How do you feel about your high school days? Do you look back at them fondly? Are you filled with regrets? Do you think about your old classmates and become filled with thoughts of murderous rage?

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About The Cutter

I am the Cutter. I write some stuff. You might like it, you might not. Please decide for yourself.
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18 Responses to I Found Myself No Longer Wanting to be There

  1. Randy says:

    I’m only filled with regrets from my kickball years. So much shame.

  2. I tried to get out of high school as fast as I could. I graduated in three years, the third year of which I spent half at the high school (mornings) and half at the college (many afternoons). At the time, it seemed imperative I GET OUT NOW, but I do now wish I’d made even one friend who stuck.

    I wonder what school will be like for my boys. Funnily for how I felt then, I feel a surge of affection whenever I pass by the high school arm of my son’s elementary school. I feel such a sense of hope about everything that might be awaiting them! I hope also that my sons will enjoy their high school years as so many of my now-friends did.

  3. djmatticus says:

    I visited my brother in college the summer between my junior and senior year… So, beside the overwhelming urge to be out from my parents watchful eyes, I knew what was waiting for me. I wanted to be done my whole senior year and it was with relief I finally walked away.
    Ironically (?) In terms of happiness my senior year was the best of the high school years. I think because I didn’t want to be there anymore it allowed me not to care, and I was able to step away from the person I’d been the 3 years prior.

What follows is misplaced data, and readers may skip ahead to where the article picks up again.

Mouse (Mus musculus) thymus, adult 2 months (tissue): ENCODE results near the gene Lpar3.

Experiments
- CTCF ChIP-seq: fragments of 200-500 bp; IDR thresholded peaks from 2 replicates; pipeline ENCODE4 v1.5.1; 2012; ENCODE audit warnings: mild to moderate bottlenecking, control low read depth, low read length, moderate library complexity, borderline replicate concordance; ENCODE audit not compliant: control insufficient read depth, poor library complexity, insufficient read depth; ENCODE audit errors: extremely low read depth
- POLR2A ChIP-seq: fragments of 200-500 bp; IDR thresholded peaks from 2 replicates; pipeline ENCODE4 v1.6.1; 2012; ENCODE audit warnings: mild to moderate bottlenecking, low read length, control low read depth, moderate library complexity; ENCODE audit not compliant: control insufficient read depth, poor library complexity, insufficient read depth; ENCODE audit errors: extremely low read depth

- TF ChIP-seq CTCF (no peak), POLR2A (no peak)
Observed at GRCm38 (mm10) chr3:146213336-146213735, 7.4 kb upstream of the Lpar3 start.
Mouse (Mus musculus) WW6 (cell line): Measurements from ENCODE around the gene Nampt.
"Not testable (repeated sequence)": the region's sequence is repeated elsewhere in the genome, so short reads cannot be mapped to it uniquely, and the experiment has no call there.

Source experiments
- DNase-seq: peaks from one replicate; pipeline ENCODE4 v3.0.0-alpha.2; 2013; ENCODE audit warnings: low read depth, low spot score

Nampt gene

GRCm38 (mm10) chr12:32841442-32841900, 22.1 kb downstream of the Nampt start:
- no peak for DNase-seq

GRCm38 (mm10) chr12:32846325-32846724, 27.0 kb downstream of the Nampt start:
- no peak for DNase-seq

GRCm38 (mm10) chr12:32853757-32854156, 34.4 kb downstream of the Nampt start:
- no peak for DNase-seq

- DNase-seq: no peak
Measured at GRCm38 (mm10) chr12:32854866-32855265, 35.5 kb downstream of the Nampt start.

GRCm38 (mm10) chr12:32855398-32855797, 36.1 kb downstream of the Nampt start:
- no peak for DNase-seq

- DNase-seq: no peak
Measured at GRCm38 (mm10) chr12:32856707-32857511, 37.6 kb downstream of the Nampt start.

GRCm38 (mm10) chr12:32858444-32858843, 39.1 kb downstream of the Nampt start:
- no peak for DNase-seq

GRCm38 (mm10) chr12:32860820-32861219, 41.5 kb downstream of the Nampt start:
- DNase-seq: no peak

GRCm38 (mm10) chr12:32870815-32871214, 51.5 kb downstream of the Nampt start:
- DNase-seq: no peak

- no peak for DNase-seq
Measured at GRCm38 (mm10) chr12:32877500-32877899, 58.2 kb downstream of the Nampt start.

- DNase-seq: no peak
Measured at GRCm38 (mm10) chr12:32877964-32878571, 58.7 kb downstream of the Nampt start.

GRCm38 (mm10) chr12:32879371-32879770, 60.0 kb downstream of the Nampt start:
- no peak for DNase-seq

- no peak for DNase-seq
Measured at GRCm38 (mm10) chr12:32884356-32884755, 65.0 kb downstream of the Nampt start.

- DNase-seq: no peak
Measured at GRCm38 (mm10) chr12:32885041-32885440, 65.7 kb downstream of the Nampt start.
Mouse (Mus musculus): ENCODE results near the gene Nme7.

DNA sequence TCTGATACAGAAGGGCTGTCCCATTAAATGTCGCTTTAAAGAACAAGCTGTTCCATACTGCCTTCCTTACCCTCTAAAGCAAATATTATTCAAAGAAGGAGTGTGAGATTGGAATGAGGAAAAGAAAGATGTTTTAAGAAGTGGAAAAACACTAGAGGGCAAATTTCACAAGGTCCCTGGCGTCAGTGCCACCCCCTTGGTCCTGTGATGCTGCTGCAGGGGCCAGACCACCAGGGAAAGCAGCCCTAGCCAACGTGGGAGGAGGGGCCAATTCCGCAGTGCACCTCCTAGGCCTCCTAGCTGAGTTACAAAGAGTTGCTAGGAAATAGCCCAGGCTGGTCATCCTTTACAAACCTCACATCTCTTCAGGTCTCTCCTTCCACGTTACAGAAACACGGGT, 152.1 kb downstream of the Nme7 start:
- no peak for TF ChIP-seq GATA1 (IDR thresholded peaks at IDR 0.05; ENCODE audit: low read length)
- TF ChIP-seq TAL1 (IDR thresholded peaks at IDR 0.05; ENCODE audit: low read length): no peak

4. I haven’t (knowingly) run into anyone from my high school in at least 15 years… and I’d like to keep it that way. My HS years were very unique…. even for an outcast.

  5. eek31 says:

    Aw it’s cute to try and picture high school lacy! I will say this about high school- sophomore year I consider my philipino year where I hung out with mostly the philipino girls. It is how I came to love ddr (dance dance revolution).

  6. I encountered someone a few months ago whom I didn’t’ recognize. She introduced me to her husband by my maiden name, then she introduced herself to me. She had made my life miserable through junior high and high school. I could greet her cheerfully without feeling angry. I think I may have grown up.

  7. List of X says:

    I have pretty neutral memories of my high school years, and I haven’t really kept up with them afterwards – but that’s partly because I’m not even on the same continent with almost all of them anymore, and partly because I wasn’t good at making friends (and still not). So while I somewhat regret that I could have been more socially open while in school, I would have probably still ended up out of contact with them by now.

  8. I never felt like I belonged to any people in high school. I had a few close friends but I was glad when it was over.

  9. I struggled in high school. Hated it, actually. I signed up to join the Air Force the summer BEFORE my senior year because I just wanted to leave. I left, 3 weeks after graduating high school and have only been back to my home down half a dozen times in the last 24 1/2 years.